WA Pork Producers' Association (WAPPA) president Liam Flanagan has declared that every effort will be made to work productively with livestock agents to try to ensure that pigs sold at auction, through saleyards at Midland, Narrogin and Merredin, are subject to quality assurance (QA).
The announcement follows a meeting with agents last week at which WAPPA raised concerns it had with the auction system, in particular with an apparent lack of QA.
"Although we agreed to disagree on some areas, both parties were unanimous in their commitment to recognising the very real need for greater adoption of QA and taking appropriate action to make this happen for the interests of all concerned," he said.
Immediate action will include a campaign by livestock agents to encourage producers selling at auction to embrace the Australian Pork Industry Quality Program (APIQ), a national, industry endorsed QA program aimed at avoiding meat contamination and improving standards of stock handling, transport, staff training and pig welfare.
The APIQ program's vision is "to provide customers with safe, wholesome Australian pork through a quality assurance program that helps sustain profitability for the industry in a global market".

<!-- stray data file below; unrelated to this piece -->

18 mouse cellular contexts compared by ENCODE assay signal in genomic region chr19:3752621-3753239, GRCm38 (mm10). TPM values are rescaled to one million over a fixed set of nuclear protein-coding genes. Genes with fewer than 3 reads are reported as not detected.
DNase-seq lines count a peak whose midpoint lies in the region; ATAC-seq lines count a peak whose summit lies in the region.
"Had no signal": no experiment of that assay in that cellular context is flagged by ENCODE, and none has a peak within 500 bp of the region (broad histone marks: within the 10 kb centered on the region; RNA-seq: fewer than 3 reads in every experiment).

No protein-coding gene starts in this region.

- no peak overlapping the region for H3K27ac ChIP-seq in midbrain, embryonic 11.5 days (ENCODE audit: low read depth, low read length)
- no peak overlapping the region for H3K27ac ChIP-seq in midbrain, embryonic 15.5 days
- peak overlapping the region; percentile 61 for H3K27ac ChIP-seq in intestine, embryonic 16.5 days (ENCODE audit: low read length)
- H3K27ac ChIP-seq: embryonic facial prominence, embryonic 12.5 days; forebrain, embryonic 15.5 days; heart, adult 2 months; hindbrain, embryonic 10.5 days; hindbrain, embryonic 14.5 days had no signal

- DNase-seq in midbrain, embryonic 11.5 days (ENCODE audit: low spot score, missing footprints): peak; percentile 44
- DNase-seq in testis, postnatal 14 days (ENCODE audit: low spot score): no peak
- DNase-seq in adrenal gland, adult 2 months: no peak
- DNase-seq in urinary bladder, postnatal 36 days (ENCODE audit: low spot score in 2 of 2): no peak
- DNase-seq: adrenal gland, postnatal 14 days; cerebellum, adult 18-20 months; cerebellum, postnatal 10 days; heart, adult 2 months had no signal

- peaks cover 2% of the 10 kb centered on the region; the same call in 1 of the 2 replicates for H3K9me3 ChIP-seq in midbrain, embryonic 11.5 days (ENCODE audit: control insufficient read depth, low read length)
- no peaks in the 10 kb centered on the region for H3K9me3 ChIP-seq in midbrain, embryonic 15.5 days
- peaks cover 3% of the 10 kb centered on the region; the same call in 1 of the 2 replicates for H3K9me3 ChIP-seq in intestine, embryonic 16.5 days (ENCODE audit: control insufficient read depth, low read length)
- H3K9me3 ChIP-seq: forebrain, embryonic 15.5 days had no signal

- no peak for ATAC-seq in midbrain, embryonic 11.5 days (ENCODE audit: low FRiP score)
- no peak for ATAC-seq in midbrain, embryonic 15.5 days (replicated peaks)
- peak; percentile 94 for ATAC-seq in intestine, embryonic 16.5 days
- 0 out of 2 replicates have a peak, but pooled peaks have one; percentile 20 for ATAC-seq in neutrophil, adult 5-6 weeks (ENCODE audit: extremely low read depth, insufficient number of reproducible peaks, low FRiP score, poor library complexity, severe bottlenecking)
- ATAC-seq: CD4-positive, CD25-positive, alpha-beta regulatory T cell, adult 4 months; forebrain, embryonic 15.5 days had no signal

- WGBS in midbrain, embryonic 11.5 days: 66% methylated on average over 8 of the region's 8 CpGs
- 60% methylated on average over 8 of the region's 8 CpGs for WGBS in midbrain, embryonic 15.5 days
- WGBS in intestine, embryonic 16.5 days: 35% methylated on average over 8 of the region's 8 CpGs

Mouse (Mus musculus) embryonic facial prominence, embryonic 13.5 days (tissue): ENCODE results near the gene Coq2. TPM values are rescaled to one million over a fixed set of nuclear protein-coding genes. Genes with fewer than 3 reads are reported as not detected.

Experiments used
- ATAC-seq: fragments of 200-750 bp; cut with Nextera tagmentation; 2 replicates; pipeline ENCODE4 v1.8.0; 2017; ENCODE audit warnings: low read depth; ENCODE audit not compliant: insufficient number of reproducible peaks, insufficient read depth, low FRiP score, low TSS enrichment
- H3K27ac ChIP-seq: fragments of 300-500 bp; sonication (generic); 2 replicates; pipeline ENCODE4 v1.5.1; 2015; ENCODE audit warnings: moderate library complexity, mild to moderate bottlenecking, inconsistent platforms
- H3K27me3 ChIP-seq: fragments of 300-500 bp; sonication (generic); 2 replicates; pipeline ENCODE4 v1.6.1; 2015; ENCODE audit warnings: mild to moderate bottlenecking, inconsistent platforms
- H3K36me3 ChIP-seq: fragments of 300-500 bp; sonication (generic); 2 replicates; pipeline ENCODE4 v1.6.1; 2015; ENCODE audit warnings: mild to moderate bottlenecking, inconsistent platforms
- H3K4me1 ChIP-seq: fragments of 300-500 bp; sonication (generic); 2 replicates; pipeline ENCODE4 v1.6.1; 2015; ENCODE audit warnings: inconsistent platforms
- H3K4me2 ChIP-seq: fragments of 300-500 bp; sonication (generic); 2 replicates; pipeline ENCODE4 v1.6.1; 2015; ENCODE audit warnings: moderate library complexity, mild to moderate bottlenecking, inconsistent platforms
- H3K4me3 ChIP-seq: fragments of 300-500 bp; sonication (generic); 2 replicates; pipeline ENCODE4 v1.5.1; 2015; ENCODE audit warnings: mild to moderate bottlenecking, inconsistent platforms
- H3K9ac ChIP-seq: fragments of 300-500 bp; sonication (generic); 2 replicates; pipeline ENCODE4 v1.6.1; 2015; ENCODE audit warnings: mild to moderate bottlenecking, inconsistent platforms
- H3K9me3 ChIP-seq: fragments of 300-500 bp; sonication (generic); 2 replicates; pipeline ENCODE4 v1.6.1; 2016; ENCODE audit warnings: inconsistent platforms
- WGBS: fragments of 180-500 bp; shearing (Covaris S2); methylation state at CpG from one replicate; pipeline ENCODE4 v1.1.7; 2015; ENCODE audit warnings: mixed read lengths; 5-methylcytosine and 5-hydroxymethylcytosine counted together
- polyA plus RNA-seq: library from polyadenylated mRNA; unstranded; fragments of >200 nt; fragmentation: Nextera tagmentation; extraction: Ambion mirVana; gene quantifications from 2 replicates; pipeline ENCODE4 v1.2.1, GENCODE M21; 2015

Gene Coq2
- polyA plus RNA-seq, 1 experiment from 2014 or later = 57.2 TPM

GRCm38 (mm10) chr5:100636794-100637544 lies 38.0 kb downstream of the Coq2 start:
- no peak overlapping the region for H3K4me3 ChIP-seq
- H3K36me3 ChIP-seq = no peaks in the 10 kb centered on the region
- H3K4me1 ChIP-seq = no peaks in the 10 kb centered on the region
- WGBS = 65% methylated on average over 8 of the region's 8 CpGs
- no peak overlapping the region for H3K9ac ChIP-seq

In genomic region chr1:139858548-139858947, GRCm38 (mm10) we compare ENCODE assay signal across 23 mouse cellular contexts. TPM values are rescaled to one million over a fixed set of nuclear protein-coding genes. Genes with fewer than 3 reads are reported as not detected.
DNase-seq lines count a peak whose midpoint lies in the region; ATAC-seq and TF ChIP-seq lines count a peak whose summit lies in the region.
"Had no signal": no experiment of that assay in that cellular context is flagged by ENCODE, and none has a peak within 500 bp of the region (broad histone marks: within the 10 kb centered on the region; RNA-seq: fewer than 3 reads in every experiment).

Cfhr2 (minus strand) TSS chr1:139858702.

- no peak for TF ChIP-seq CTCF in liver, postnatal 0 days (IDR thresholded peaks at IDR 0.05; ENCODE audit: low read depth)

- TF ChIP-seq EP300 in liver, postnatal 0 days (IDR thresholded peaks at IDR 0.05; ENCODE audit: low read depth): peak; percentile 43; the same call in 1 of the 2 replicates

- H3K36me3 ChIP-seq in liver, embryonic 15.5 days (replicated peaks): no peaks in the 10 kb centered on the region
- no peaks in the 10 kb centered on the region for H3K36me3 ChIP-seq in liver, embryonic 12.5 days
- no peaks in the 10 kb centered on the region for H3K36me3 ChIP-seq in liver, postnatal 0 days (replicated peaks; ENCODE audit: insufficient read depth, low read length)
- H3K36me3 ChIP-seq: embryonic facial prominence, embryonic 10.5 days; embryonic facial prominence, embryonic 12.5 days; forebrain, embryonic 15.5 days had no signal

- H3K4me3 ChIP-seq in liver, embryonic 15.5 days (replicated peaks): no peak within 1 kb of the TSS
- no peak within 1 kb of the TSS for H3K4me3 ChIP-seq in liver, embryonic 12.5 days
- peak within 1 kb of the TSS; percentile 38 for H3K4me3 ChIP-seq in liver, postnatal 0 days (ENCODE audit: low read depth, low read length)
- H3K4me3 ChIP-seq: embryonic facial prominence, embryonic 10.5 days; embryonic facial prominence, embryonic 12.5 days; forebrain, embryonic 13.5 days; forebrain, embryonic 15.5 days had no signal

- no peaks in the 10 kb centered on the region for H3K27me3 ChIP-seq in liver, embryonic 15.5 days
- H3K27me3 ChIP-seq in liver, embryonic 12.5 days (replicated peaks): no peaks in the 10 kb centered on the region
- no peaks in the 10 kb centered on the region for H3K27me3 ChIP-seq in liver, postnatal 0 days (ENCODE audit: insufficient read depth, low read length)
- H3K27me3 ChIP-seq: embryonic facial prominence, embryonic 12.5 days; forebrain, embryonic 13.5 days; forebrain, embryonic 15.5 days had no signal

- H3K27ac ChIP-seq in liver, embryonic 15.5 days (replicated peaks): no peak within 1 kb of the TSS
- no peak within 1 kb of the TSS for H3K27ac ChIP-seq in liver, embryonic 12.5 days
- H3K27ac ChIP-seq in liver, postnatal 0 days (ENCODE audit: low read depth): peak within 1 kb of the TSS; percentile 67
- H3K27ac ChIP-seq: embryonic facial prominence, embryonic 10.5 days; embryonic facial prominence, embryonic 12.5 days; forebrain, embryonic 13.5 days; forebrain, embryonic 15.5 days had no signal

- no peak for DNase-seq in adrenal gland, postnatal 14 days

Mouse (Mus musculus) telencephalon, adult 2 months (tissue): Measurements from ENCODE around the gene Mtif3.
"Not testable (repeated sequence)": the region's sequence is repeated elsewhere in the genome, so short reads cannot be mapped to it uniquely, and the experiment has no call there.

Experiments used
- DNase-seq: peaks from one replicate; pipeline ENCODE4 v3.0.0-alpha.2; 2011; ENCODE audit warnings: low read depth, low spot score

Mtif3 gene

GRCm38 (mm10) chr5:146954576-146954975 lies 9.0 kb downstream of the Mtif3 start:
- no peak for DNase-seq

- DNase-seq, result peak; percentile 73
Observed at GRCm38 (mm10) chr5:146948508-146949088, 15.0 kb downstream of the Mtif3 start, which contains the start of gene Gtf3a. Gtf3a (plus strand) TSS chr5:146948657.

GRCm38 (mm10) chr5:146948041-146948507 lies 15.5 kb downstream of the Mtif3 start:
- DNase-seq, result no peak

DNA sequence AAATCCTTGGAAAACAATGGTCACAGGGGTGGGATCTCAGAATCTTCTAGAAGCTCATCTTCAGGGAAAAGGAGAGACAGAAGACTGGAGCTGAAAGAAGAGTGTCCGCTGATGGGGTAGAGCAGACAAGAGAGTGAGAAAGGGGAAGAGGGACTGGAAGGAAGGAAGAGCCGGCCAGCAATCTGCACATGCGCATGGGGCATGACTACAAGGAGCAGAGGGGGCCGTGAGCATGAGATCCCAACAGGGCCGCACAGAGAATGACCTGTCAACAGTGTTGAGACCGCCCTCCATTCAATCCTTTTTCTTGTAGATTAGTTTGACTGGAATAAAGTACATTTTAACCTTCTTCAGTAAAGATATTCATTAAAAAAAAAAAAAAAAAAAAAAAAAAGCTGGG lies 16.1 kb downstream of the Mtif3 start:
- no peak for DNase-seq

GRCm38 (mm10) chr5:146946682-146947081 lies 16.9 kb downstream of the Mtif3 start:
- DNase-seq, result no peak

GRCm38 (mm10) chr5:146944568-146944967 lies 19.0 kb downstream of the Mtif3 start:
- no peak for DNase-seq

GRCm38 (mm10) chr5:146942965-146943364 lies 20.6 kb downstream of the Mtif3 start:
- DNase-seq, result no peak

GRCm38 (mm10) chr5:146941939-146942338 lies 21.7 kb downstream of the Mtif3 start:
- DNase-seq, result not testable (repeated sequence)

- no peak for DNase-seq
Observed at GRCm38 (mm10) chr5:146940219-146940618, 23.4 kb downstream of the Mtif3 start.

It is understood agents have agreed to send producers the application form for the APIQ manual (available free until July 1) with account sales.
Mr Flanagan acknowledged that the decision to market pigs through the auction system at saleyards was one producers had every right to make.
"With all decisions, however, come responsibilities and these producers should not jeopardise WA's $80 million a year pig industry by supplying non QA pigs.
"WA pork producers have recently benefited from significant export market breakthroughs, particularly in Singapore, and this has underpinned the local market.
"However, it must be noted that Asian buyers look for and expect to see that due diligence has been paid to quality throughout the supply chain," Mr Flanagan said.
While agents have had discussions with the WA Pork Producers Association regarding recent media reports, Wesfarmers Landmark and Elders are working for the benefit of the industry and pig auction sales will continue to take place in Midland, Narrogin and Merredin.
Wesfarmers Landmark livestock sales manager Dennis Roberts and Elders livestock manager Bruce McCosh said auction selling was a vital part of the industry and gave growers options when marketing their pigs.
"As agents we are aware of the need for quality assurance where possible and we will assist vendors in complying with quality assurance for the benefit of the industry and all concerned," they said.
"The industry as a whole needs to be united and have all players participating in an open and free market."